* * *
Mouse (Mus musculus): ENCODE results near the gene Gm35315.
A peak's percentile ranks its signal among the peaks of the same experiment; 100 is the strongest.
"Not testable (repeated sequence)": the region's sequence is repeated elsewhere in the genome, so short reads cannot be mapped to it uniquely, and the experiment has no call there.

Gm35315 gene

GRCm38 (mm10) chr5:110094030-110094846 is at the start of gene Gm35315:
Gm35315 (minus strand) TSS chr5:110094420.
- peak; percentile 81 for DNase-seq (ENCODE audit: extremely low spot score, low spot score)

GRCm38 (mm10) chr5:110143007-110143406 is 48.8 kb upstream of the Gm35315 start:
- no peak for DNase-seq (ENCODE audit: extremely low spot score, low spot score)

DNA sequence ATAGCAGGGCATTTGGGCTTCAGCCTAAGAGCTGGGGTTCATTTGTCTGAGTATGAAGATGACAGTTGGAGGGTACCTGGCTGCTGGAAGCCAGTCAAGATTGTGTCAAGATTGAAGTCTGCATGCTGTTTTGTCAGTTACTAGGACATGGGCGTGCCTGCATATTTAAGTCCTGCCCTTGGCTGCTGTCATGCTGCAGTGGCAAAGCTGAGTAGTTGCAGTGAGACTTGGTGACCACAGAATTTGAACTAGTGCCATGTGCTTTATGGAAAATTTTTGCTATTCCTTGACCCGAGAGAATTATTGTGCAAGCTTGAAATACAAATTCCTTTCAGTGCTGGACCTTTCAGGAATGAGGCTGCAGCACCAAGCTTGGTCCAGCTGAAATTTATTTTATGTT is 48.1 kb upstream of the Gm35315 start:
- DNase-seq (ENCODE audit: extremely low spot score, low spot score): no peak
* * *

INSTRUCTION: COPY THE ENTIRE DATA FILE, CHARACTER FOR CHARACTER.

Mouse (Mus musculus): ENCODE results near the gene Gm35315.
A peak's percentile ranks its signal among the peaks of the same experiment; 100 is the strongest.
"Not testable (repeated sequence)": the region's sequence is repeated elsewhere in the genome, so short reads cannot be mapped to it uniquely, and the experiment has no call there.

Gm35315 gene

GRCm38 (mm10) chr5:110094030-110094846 is at the start of gene Gm35315:
Gm35315 (minus strand) TSS chr5:110094420.
- peak; percentile 81 for DNase-seq (ENCODE audit: extremely low spot score, low spot score)

GRCm38 (mm10) chr5:110143007-110143406 is 48.8 kb upstream of the Gm35315 start:
- no peak for DNase-seq (ENCODE audit: extremely low spot score, low spot score)

DNA sequence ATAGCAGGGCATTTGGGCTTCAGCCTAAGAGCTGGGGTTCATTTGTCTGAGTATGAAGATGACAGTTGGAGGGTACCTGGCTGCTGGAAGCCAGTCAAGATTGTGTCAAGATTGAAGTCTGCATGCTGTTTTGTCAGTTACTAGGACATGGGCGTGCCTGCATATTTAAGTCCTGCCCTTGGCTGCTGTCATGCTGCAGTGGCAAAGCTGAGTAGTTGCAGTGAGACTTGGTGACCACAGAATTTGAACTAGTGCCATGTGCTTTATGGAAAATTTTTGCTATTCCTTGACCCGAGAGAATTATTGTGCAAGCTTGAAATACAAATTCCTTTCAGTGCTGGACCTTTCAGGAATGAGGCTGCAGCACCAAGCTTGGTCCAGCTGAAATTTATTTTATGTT is 48.1 kb upstream of the Gm35315 start:
- DNase-seq (ENCODE audit: extremely low spot score, low spot score): no peak